US health officials have highlighted the problem of alcohol abuse and have said that legislators should consider a variety of actions, including alcohol taxes and alcohol retailer density limits.
"Alcohol consumption is very responsive to price," Brewer said.
The United Kingdom is already conducting a kind of experiment, setting a minimum price for each unit of alcohol sold in Scotland. A similar minimum is planned for Northern Ireland and Wales. England has no minimum. The proponents believe they will soon see a difference in health outcomes to prove that the Scottish model pays off, according to a commentary published in The Lancet.
"We have to change prices, it is disproportionately cheap," said David Nutt, a professor at Imperial College London who reviewed the Lancet report but was not part of the research team. "We have to remove cheap alcohol – the competitively priced beers and pils and wines and sherries."
The new report contains a number of opening figures on alcohol consumption. In Denmark almost everyone drinks: 97 percent of men and 95 percent of women. The United States is relatively moderate, with 73 percent of men and 60 percent of women who drink. That places it at the 51st and 47th place worldwide for men and women respectively. The statistics relate to people aged 15 and older.
The heaviest drinking nation is Romania, where men consume an average of 8.2 drinks per day. That is followed by Portugal at 7.2. Luxembourg, Lithuania and Ukraine are on average 7.0 in men.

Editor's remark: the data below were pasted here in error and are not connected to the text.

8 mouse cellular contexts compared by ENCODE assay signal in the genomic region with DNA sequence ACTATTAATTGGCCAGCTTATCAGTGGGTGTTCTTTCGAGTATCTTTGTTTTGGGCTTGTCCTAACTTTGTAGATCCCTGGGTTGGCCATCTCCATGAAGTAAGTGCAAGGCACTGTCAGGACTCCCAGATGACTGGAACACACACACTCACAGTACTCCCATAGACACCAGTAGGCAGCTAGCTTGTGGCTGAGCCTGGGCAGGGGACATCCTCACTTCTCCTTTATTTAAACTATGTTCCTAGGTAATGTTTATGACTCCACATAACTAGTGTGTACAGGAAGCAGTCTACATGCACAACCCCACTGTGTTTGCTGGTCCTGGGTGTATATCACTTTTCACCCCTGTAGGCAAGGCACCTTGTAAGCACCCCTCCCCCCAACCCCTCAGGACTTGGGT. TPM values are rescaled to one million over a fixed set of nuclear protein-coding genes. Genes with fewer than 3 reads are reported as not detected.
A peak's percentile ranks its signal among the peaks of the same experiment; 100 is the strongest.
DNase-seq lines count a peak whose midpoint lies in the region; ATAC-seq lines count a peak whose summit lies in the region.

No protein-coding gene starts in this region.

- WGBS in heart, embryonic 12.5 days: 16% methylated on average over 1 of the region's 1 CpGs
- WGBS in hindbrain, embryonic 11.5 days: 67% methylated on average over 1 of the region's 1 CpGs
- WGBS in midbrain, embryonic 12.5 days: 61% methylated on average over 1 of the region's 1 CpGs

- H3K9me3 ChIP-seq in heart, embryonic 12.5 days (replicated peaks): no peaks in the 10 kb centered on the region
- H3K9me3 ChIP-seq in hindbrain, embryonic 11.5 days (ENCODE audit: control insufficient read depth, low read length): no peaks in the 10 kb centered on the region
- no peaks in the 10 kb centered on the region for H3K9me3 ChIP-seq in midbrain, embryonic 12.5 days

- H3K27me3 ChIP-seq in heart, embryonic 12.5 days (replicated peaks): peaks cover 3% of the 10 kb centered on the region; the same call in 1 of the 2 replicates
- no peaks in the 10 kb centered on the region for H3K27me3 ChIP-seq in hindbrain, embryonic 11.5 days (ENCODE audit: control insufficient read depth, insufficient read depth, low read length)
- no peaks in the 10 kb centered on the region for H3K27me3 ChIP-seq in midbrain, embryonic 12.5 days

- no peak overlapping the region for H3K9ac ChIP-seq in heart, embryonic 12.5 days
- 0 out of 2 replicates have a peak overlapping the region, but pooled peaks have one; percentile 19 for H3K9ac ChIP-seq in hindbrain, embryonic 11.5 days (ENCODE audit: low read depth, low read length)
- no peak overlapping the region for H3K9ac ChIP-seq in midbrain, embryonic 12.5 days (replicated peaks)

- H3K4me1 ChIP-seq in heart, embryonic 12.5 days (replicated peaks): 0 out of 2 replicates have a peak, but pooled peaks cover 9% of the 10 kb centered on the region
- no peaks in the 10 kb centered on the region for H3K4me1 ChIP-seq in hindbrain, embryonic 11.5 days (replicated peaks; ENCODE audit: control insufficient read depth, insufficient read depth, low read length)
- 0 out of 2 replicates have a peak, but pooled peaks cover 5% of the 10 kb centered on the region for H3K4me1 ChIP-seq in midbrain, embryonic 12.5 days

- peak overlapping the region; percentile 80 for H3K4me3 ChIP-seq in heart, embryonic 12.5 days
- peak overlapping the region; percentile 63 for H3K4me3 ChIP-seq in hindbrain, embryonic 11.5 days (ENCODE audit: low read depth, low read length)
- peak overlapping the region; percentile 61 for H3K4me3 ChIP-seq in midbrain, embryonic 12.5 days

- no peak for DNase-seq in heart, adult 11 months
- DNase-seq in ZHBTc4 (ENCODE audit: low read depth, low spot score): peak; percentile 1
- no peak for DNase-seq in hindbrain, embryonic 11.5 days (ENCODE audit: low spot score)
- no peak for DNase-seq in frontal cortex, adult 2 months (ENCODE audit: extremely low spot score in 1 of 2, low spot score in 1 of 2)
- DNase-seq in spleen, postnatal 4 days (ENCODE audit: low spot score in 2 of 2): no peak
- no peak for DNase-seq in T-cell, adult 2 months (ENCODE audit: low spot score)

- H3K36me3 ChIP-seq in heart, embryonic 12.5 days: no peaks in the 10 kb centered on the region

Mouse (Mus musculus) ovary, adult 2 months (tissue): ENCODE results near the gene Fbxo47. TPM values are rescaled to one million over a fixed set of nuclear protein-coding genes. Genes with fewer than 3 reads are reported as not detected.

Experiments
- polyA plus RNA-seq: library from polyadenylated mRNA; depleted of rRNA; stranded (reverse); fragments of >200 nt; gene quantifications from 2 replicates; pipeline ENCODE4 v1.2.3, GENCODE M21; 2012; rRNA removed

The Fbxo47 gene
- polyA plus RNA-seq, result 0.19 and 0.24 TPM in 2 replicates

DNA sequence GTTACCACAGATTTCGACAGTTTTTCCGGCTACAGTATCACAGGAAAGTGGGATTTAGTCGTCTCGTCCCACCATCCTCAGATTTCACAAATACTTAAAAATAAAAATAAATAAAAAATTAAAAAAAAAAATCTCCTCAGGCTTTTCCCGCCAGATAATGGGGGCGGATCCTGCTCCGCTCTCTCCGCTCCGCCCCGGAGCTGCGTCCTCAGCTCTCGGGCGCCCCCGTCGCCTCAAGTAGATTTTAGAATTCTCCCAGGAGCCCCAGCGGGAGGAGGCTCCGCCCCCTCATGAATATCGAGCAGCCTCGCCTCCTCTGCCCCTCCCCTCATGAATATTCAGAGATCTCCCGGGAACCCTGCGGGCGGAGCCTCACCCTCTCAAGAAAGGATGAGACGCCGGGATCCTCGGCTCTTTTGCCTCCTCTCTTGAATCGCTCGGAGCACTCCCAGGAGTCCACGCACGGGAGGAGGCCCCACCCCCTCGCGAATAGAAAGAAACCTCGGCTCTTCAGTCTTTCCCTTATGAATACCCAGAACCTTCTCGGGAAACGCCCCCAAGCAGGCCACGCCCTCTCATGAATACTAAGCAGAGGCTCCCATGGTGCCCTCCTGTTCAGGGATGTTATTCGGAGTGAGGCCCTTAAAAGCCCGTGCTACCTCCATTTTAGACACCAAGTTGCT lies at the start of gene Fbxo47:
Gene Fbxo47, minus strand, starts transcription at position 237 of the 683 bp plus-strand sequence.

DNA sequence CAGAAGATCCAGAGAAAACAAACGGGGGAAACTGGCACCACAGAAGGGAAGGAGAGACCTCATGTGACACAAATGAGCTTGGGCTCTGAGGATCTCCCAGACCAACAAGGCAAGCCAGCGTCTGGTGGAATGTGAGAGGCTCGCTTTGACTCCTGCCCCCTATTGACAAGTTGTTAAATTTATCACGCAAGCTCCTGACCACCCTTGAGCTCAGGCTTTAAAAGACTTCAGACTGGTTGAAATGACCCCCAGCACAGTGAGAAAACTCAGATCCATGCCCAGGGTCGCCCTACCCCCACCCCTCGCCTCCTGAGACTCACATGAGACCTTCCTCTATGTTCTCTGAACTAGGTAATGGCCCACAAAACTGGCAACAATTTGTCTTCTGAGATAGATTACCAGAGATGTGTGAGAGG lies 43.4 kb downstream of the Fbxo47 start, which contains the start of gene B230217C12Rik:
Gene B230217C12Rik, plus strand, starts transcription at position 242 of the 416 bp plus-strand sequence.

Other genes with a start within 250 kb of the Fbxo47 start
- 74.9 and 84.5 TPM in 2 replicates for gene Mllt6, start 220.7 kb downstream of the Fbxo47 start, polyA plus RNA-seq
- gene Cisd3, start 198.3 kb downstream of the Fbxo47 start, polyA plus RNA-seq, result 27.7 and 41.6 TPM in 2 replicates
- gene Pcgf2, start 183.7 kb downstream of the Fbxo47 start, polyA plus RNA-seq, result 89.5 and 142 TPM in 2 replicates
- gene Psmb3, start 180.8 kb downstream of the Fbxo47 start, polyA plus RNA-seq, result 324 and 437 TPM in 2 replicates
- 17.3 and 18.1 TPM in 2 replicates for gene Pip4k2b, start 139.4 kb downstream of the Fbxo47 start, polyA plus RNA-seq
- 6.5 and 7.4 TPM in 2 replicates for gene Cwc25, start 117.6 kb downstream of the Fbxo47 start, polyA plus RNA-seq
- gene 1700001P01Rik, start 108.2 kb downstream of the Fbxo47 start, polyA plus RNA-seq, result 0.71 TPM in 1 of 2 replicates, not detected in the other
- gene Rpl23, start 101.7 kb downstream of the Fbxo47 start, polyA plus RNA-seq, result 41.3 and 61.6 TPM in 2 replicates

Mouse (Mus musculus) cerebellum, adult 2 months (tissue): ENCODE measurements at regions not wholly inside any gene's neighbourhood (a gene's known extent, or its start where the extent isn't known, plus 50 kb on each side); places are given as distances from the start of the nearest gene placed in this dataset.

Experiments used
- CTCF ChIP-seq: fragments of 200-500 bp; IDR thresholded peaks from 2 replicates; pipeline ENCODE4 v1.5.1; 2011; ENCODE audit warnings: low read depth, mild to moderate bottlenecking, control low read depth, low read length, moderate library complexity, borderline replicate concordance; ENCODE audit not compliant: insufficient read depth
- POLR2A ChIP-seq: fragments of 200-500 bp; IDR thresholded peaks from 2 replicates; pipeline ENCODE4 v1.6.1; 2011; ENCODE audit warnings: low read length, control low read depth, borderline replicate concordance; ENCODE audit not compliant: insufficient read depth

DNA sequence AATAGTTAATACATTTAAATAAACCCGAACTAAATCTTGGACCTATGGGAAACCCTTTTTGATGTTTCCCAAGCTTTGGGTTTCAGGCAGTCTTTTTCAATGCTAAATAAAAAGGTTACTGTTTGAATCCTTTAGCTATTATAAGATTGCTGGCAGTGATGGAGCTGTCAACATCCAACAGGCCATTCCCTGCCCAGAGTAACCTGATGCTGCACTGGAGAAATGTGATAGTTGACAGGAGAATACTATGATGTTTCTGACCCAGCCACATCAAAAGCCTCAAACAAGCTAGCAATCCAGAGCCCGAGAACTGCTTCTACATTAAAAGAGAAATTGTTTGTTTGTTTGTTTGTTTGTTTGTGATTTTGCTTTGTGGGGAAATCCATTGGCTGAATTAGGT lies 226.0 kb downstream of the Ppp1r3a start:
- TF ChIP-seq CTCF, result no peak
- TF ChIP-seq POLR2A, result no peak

For women, the heaviest consumption in Ukraine, with an average of 4.2 drinks per day, followed by Andorra, Luxembourg, Belarus and Sweden.
In contrast, a number of countries with a majority of Muslims report almost no alcohol consumption. The average for women in Iran is essentially zero, registering at 0.0003 drinks per day, the lowest percentage worldwide. The lowest for men is in Pakistan, with an average of 0.0007 drinks per day.
Americans should note that this study used a relatively conservative (or what someone who orders at a bar regarded as unpleasant) definition of a drink: 10 grams of pure alcohol. In the United States a "standard drink" is 14 grams – about the same amount of alcohol as in a typical American beer of 12 ounces or a glass of table wine of 5 ounces.
The averages on consumption are increased by the heaviest drinkers, Griswold notes. The study did not distinguish between beer, wine and spirits.
Griswold noted that he still drinks alcohol – but added, "Not so much, after this study."